Wednesday’s 8-3 loss to the Reds had to be particularly frustrating for Giants fans, considering that…
– Hunter Pence went 5-for-5 and the team as a whole collected 15 hits
– The team left 15 men on base, it’s high total in a nine-inning game since 2008
– Chad Gaudin, the club’s best starter of late, was roughed up for six runs in 3 2/3 innings
Reds starter Mike Leake pitched six innings of one-run ball despite surrendering 12 hits. Every last knock was a single. The Giants’ only extra-base hit came when Pablo Sandoval delivered a two-run double off Logan Ondrusek in the eighth.
Leake became the first pitcher since the Marlins’ Ricky Nolasco in 2011 to allow 12 hits and give up just one run. The last Red to do it was Tom Hume in 1978. The last time a starter did it to the Giants was the Pirates’ Bob Moose in 1972.
At least dating back to 1916 — which is as far as Baseball-reference’s wonderful play index goes — no one had ever had an outing as short as Leake’s and still managed to give up 12 hits and just one run. The next shortest was 6 2/3 innings. Which makes sense: it’s awfully, awfully hard to cram 12 hits into six innings and get just one run.
Pence’s 5-for-5 game was also pretty unusual. It was the first 5-for-5 game to feature no extra-base hits or runs scored since Detroit’s Roger Cedeno pulled it off on Aug. 15, 2001. It was also the first time a player went 5-for-5 for a team that lost by five or more runs since Adam Kennedy did so for Oakland in an 8-1 loss to the White Sox on Aug. 15, 2009.
David Price showed “strength improvements” in his elbow on Saturday, but Red Sox’ manager John Farrell still doesn’t think the left-hander will be ready to throw by the start of the season — or for a few weeks afterward. According to ESPN’s Scott Lauber, the 31-year-old might not be ready to debut until May at the earliest.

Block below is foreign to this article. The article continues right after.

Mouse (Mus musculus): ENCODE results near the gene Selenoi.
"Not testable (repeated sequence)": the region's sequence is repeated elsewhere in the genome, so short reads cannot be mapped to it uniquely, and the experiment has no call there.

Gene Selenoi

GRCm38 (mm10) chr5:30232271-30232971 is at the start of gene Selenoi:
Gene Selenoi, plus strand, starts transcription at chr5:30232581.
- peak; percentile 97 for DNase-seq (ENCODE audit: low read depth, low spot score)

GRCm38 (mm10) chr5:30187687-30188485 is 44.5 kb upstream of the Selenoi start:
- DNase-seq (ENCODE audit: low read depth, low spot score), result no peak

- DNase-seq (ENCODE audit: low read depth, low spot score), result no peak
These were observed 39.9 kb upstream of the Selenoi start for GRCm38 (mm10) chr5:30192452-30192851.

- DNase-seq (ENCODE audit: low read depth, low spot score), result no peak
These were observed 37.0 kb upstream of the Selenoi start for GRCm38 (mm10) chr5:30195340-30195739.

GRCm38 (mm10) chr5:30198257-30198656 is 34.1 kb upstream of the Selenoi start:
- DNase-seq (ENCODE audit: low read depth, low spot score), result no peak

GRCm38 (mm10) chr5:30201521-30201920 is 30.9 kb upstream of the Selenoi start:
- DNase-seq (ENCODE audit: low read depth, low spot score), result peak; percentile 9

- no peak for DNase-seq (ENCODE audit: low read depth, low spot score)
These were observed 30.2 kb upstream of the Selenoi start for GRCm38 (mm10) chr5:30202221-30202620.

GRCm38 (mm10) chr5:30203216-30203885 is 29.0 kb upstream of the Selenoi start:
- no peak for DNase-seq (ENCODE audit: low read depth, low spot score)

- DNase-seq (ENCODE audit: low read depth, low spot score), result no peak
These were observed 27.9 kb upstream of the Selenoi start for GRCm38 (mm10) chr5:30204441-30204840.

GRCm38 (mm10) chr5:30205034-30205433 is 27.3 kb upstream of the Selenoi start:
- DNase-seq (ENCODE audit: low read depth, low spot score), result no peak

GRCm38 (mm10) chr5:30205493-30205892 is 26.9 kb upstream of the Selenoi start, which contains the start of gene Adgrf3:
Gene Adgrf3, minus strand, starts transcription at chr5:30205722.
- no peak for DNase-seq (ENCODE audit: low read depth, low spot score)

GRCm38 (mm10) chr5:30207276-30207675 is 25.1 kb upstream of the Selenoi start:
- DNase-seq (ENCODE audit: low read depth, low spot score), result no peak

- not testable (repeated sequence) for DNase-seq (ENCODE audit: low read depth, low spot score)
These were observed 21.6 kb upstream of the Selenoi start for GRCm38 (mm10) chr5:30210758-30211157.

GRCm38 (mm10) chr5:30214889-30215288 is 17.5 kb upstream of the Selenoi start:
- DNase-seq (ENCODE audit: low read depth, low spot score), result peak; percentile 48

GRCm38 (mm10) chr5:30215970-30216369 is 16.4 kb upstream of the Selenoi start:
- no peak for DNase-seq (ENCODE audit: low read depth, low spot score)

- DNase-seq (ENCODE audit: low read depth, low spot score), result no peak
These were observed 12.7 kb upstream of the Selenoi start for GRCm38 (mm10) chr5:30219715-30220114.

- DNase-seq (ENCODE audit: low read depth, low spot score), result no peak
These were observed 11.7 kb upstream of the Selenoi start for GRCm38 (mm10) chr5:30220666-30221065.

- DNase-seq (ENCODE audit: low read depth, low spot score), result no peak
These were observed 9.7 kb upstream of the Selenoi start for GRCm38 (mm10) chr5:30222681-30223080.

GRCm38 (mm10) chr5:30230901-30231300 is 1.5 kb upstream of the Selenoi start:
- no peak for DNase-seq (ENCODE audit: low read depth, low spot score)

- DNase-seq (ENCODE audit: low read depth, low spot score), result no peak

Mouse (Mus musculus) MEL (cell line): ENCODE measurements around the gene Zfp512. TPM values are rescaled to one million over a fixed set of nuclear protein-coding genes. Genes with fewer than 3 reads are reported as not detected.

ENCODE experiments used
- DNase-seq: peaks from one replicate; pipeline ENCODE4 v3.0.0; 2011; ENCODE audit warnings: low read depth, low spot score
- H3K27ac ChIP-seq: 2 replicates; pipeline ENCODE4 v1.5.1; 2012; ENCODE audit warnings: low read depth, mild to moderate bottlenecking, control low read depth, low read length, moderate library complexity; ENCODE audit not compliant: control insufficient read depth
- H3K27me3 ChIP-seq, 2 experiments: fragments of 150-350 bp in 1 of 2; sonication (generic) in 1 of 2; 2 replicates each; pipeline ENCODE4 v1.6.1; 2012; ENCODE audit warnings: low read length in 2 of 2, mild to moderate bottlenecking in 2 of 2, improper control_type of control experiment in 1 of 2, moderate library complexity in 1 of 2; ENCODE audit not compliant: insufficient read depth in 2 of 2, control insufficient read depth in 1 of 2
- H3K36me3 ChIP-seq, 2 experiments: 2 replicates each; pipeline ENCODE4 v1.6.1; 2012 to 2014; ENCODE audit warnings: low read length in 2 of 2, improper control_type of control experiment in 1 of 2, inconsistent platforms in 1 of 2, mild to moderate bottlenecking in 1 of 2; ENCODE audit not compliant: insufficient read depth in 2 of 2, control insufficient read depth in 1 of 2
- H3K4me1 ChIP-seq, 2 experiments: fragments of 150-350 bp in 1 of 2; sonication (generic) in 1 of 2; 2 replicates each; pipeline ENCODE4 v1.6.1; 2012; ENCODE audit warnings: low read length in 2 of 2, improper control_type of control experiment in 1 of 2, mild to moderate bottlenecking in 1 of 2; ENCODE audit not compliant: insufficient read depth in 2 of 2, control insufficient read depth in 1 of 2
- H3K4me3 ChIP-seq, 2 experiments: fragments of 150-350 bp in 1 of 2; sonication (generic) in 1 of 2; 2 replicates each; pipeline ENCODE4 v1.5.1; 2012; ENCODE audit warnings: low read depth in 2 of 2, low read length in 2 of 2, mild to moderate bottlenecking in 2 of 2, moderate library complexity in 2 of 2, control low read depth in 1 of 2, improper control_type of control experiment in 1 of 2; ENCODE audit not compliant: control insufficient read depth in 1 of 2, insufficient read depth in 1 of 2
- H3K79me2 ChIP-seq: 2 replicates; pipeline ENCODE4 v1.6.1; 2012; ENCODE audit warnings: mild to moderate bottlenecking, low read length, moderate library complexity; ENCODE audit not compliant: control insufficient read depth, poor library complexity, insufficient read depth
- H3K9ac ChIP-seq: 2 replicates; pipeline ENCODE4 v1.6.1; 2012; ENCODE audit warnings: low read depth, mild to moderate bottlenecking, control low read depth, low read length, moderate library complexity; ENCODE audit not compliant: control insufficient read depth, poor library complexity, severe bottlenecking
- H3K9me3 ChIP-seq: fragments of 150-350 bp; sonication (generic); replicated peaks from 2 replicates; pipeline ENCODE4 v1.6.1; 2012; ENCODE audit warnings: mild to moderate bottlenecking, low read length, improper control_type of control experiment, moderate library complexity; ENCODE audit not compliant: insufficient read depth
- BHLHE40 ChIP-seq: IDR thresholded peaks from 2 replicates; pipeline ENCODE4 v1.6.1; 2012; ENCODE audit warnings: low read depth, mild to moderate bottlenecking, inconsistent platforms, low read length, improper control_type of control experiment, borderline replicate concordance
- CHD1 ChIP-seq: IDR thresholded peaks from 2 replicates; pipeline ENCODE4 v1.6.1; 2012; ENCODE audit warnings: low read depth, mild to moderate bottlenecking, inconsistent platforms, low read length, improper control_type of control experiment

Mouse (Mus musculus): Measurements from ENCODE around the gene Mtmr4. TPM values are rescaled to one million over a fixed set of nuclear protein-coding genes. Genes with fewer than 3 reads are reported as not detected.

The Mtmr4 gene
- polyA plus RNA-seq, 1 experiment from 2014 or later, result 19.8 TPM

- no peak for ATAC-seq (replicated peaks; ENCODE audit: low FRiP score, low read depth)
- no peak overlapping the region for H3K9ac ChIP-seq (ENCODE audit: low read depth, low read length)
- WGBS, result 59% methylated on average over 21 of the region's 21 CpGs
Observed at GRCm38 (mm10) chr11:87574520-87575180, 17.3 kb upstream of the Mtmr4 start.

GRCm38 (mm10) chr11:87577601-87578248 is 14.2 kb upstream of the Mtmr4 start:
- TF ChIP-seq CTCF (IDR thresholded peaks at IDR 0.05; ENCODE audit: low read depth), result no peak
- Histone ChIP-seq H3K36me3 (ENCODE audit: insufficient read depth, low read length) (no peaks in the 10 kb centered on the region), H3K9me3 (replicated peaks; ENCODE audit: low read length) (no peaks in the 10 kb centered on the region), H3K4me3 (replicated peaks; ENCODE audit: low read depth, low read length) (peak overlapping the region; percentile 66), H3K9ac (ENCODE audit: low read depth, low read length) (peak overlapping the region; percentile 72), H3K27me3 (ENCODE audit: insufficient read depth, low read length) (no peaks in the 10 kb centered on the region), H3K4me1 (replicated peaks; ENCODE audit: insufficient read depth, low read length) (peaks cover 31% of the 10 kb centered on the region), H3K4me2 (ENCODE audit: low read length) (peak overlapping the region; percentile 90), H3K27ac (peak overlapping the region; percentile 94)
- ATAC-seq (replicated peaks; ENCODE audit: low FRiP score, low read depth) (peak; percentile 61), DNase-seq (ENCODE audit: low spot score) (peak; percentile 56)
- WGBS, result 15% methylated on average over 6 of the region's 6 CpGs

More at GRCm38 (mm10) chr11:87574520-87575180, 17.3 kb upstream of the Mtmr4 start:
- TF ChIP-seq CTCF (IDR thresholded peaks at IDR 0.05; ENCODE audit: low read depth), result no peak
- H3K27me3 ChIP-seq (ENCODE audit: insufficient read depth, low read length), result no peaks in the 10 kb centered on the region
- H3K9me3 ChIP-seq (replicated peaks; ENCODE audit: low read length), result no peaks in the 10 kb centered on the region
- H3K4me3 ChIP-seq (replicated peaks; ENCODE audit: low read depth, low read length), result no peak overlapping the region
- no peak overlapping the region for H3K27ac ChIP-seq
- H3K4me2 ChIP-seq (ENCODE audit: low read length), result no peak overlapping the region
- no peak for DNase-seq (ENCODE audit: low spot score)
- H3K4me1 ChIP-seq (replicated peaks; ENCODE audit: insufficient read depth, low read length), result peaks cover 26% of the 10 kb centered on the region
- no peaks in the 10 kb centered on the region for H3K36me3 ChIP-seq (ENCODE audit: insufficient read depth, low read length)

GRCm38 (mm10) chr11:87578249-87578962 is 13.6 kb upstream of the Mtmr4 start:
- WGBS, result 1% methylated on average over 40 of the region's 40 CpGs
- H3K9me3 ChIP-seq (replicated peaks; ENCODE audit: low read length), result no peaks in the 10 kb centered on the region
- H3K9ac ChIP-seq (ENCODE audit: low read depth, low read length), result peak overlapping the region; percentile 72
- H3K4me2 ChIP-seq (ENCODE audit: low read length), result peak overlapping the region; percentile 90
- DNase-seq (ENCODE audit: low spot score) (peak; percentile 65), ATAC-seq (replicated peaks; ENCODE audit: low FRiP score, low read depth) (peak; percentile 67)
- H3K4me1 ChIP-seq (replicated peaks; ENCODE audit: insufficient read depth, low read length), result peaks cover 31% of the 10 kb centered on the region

Price hasn’t thrown off of a mound this spring after experiencing soreness in his left elbow on March 1. Surgery doesn’t appear to be necessary, but the Red Sox are playing it extra safe with their No. 3 starter in hopes that rest and rehabilitation will return him to full health sometime during the 2017 season. For now, Price has been restricted to short games of catch until he’s cleared to resume a more rigorous throwing program. Via MLB.com’s Ian Browne:
[There were] strength improvements to the point of putting the ball back in his hand a little more consistently,” said manager John Farrell. “Today’s the first step for that. A short game of catch. That’s what he’s going through. Not off a mound but just to get the arm moving with a ball in flight, and he will continue in this phase for a period of time. There’s no set distance and volume yet to the throws.
The lefty is coming off of a lackluster 2016 season, during which he delivered a 3.99 ERA, 2.0 BB/9 and 8.9 SO/9 over 230 innings for the Red Sox.
Derrick Goold of the St. Louis Post-Dispatch reports that Cardinals’ catcher Yadier Molina is still open to extension talks during the last week of spring training. Once Opening Day rolls around, however, Molina has preemptively nixed any contract negotiations until the end of the 2017 season, when he’s scheduled to hit free agency.
Molina wants to stay with the Cardinals, or so he’s telling reporters, but he’s also “not afraid” to test the free agent market this fall should a deal fail to materialize. Via Goold:
I would love to stay, but at the same time I’m not afraid to go to free agency. I’ve still got many years in the tank. Believe me. I feel great. I feel like a 20-year-old kid. I’m not afraid to go to free agency.
The 34-year-old backstop is entering his final year under contract, though Goold points out that he has a $15 million option for 2018 that he can choose to decline in the event that it’s exercised by the team. He’s reportedly searching for a figure closer to those made by other top catchers like Buster Posey and Russell Martin.
The 2017 season will mark Molina’s 14th year in the Cardinals’ organization, building on a career that has spanned seven All-Star campaigns, nine postseason runs and two World Series championships in St. Louis. He batted .307/.360/.427 with eight home runs and a .787 OPS for the club in 2016.